Michael Bloomberg comes to TroyPublished 11:00pm Wednesday, July 10, 2013
Well I don’t actually know if the Mayor will be visiting Troy in person soon, but Mr. Bloomberg personifies the Nanny State in American politics today for his actions as mayor of New York. As the Czar of the Nanny State, he came to Troy in spirit recently when the city enacted a public smoking ban.
“Bloomberg’s New York” emerges from how Mr. Bloomberg views the relationship between citizens and government. Mr. Bloomberg views government’s highest duty as protecting people from themselves. Our nation’s Founding Fathers viewed protecting Americans from those who would do them harm, either domestically (police and the justice system) or internationally (national defense), as government’s highest duty.
The city of Troy’s smoking ban of course just extended prohibitions on smoking in certain locations. The need for rules arises because one person’s smoking clearly interferes with others. While the evidence for significant health risks from second hand smoke is questionable, all of us non-smokers know that smoking is an annoyance. Someone must be inconvenienced if smoking is either allowed or prohibited in a given space.
Today we almost always look first to government to resolve such conflicts. But conflicts can be regulated through voluntary interactions. Property rights assign decisions about permitting the actions which create interference to the owners of homes and businesses. The city of Troy abandoned this regulation based on property rights.
Under property rights, business owners decide whether to permit smoking in all or part of their premises. Customers “vote” for or against smoking through their patronage, and by letting owners know that the smoking policy affects their patronage. Owners have to decide whether inconveniencing smokers or nonsmokers is better business. As the percentage of adults who smoke has fallen and the stigma against smoking increased, more businesses should restrict smoking.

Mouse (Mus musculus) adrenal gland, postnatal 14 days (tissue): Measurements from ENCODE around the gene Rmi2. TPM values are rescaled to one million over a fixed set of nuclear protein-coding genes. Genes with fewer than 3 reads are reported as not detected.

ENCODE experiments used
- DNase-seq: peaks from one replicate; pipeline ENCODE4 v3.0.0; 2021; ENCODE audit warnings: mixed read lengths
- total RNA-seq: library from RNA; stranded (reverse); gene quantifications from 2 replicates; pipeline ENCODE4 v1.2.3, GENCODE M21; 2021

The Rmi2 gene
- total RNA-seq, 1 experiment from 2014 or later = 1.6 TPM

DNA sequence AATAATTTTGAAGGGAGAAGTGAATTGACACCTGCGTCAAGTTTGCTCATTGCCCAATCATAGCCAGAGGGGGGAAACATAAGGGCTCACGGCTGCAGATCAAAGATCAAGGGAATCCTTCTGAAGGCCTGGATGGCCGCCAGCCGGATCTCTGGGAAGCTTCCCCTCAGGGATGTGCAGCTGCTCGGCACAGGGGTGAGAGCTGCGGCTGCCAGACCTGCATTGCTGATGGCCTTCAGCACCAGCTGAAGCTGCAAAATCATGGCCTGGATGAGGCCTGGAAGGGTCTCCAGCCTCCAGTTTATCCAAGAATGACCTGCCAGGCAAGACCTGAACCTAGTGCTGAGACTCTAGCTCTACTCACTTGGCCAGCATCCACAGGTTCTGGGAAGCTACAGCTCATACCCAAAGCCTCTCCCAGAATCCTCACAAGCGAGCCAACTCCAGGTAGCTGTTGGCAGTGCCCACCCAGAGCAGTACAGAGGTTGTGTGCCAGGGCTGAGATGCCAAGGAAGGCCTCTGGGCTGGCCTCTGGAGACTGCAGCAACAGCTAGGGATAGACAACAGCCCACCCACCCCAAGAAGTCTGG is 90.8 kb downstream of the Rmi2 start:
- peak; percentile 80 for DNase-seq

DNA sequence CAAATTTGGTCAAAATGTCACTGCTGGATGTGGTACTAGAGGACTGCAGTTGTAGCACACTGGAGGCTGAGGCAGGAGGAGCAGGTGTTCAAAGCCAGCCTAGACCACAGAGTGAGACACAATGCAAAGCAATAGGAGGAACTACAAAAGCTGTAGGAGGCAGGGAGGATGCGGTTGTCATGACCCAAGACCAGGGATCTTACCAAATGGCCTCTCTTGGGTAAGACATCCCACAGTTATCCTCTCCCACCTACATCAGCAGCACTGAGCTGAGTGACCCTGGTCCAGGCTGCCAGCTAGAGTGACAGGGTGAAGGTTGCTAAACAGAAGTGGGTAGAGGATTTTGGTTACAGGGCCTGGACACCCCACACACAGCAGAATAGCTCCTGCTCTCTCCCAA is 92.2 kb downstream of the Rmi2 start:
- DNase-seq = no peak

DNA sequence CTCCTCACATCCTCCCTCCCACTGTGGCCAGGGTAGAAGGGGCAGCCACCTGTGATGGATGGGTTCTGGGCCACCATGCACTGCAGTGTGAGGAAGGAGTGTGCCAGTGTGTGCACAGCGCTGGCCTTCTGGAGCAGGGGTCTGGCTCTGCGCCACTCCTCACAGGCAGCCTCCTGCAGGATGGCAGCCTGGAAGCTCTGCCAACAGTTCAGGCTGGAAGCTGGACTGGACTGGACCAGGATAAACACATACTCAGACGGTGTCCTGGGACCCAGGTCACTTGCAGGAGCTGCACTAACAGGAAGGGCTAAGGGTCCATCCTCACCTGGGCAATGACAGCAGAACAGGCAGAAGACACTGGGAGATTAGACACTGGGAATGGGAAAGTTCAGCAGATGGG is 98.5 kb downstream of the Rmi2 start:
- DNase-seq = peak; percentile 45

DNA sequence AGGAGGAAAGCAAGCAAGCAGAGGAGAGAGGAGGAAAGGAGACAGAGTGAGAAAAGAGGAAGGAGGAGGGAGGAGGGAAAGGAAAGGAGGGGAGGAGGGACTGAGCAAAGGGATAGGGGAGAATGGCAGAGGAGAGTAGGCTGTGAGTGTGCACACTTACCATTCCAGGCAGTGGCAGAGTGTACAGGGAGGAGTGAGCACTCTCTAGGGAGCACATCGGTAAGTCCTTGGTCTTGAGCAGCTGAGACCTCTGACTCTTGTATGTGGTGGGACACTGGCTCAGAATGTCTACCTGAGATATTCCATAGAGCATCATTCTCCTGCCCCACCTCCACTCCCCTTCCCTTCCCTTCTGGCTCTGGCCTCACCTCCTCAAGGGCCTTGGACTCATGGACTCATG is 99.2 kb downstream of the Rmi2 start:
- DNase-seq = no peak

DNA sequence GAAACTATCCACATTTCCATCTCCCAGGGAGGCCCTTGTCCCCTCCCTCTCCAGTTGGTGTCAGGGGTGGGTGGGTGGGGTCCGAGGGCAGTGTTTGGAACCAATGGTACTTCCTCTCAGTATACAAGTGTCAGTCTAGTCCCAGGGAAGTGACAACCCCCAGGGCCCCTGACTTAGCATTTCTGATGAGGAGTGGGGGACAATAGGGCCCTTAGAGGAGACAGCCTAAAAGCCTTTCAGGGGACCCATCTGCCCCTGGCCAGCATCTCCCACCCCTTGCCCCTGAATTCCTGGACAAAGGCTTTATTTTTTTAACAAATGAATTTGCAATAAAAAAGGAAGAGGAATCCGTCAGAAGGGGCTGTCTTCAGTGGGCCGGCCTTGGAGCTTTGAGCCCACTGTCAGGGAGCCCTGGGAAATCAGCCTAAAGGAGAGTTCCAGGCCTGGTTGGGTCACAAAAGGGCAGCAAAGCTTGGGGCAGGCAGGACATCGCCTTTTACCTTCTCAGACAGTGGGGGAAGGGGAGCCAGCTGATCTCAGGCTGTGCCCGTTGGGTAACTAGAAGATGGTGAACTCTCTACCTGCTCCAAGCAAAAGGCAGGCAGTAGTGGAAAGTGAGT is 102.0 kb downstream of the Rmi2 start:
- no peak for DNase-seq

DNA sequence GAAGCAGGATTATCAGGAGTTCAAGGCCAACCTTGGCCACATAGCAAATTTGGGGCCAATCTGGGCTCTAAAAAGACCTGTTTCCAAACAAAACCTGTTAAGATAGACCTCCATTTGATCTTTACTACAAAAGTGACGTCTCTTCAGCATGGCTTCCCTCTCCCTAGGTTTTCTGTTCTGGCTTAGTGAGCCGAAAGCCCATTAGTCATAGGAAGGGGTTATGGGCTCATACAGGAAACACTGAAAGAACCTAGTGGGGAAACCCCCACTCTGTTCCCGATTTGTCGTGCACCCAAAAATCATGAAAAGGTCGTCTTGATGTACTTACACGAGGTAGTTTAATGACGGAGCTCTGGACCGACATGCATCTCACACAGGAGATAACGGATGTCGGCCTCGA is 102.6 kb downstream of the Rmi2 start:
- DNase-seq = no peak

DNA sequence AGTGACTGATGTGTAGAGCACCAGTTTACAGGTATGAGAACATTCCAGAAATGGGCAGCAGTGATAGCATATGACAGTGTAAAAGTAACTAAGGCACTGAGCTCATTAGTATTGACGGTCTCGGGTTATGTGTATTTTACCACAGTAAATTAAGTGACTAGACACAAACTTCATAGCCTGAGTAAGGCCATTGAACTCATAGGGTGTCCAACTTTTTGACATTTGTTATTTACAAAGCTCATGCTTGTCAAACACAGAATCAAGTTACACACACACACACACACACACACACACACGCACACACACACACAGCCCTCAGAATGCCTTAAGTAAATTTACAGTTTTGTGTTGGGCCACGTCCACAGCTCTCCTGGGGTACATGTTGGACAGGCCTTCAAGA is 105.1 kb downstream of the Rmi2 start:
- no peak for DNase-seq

The balancing is never perfect. Owners will have difficulty determining if a loss in business is due to smoking policy, poor food, poor service, uninspired live music, or other factors. People are naturally conservative and anxious about changing practices, so non-smoking sections and businesses probably emerged too slowly in the past.
Voluntary regulation through property rights has two advantages over government regulation. First, a person with a financial stake in the success of the business makes each decision. Politicians will vote for measures like smoking bans for many reasons, like if one of their parents died from smoking. Politicians can indulge such motives because they do not face the financial repercussions from such decisions. As a result government can sometimes impose regulations drastically affecting businesses.
The city council believes that no existing businesses will be forced to close due to the smoking ban, and this is likely true. Troy is not the first city to issue such a ban, and bars and restaurants have managed in other cities. But just because a business is not forced into bankruptcy does not mean it was not harmed. I doubt that the city will reimburse owners if the ban reduces their business’ income. And numerous small burdens can create a terrible business environment.
The second advantage of a property rights approach is owners’ incentive to find compromises both parties can live with. A restaurant owner might be able to run a smoking section without inconveniencing non-smokers. A smoking ban halts any search for innovations to eliminate conflict.
Economists normally stress the role of property rights in the functioning of the market economy. But property rights also reduce conflict and foster cooperation. Government regulation drives parties to extremes – smoking ban proponents often exaggerate the dangers of second hand smoke – as well as foreclosing compromise.
The city government does have a role in a property rights framework. The city manages public spaces, including government buildings, public streets, parks and spaces. The city as “owner” must set policies for their use. Ironically Troy’s public smoking ban did not ban smoking on all of the public’s property, just primarily on private property.
Too often today people demand government regulation because they believe that the absence of government action means no regulation at all. People self-regulate in many ways, through both markets and other voluntary action. We need to be able to recognize self-regulation to properly assess if government regulation can really improve matters.
Daniel Sutter is the Charles G. Koch Professor of Economics with the Manuel H. Johnson Center for Political Economy at Troy University.